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Selling to Groups, Using Rule 80-10-10!

When presenting a product or service solution to groups, the process becomes a more involved activity. With an increased number of decision makers involved in the process, the sales professional must analyze ahead of time the vested interest level or lack of vested interest of each participant in the group presentation.

Common habit for most sales professionals in a group presentation process, is to attempt to engage all participants from a generalized universal approach. This can in many instances cause the sales professional to become compelled to fall into zones of defending positions and statements when challenged by one member of the group. In many instances the group presentation, which could have been easily managed becomes unmanageable and may implode.

Recognize that there is a way in which the group as a whole can be broken down into manageable subgroups – three of them tend to be present in every group engagement.

Sociology studies group dynamics and has found that when a grouping of individual’s come together, that group tends to be comprised of three distinct subgroups:

Rule 80/10/10

  • 80 percent of the group tends to be neutral on issues and waits to see in which direction energies and momentum goes, and then they channel their commitments in the same direction. Technically, one could label this group as “Transmitters or Followers” of a norm. These 80 percent’s or “Transmitters/Followers” go in a direction as influenced by one of the influencers’ or one of the two 10 percent subgroups.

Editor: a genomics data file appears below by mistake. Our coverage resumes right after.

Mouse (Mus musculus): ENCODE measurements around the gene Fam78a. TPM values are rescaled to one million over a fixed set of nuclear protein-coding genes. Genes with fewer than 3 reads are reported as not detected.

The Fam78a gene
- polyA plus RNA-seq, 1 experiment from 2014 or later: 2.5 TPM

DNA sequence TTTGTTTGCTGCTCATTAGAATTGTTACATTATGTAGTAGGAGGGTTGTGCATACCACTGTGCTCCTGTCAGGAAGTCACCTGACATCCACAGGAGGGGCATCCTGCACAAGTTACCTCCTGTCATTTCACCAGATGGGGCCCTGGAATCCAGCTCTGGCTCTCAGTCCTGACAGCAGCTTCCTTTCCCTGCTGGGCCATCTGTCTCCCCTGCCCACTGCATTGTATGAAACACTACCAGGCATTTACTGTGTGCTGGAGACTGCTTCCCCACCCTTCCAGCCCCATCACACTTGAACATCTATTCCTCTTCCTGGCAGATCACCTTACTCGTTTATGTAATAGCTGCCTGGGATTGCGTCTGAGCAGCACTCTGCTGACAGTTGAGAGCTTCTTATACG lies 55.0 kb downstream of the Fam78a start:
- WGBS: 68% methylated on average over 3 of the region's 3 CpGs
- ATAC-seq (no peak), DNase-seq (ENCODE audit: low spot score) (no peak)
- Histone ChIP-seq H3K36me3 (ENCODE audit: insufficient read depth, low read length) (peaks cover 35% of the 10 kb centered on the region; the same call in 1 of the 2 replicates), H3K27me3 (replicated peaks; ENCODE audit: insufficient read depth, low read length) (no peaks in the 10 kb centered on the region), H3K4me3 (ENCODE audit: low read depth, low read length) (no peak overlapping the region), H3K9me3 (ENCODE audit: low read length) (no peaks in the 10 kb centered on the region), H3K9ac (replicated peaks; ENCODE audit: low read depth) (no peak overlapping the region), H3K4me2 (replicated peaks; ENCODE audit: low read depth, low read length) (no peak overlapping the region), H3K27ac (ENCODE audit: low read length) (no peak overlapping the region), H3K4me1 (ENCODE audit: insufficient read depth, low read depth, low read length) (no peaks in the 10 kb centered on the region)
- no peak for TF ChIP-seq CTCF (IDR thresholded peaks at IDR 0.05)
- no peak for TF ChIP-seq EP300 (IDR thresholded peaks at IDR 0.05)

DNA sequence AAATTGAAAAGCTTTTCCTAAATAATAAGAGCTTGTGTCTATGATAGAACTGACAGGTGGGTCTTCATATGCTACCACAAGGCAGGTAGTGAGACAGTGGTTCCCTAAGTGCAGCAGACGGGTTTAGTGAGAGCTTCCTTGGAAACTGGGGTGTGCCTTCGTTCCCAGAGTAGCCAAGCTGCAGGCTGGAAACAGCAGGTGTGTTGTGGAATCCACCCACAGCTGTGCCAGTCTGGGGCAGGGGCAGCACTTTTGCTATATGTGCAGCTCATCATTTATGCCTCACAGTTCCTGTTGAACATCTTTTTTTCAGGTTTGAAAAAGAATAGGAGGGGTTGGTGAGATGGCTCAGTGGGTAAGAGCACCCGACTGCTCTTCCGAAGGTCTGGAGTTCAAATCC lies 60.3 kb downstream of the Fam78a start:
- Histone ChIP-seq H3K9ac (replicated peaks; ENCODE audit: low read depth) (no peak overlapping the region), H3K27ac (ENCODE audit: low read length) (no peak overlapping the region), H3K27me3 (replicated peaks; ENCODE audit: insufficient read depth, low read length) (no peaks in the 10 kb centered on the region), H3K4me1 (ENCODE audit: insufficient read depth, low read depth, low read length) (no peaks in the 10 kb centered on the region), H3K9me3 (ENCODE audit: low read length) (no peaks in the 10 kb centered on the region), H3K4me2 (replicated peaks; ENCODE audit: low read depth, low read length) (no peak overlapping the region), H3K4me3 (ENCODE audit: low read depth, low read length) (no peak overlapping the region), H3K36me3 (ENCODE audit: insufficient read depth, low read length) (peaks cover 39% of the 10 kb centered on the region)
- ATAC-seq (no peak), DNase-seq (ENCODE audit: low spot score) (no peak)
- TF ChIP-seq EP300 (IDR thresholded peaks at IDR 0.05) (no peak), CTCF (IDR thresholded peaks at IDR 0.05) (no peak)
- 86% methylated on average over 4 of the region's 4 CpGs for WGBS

• 10 percent of any subgroup tends to be influencers in a forward constructive direction and these are referred to as “Transformers”. They tend to transform a norm into greater yield.
  • 10 percent of any subgroup has the potentiality of being detractors, defeaters, complainers, negative, challengers of anything that challenges their comfort zone or fiefdom. These are what I call the 10 percent of any subgroup has the potentiality of being detractors, defeaters, complainers, negative, challengers of anything that challenges their comfort zone or fiefdom. These are what I call the “Terrorists” to the group presentation and the possibility of any acquisition of a proposal. to the group presentation and the possibility of any acquisition of a proposal.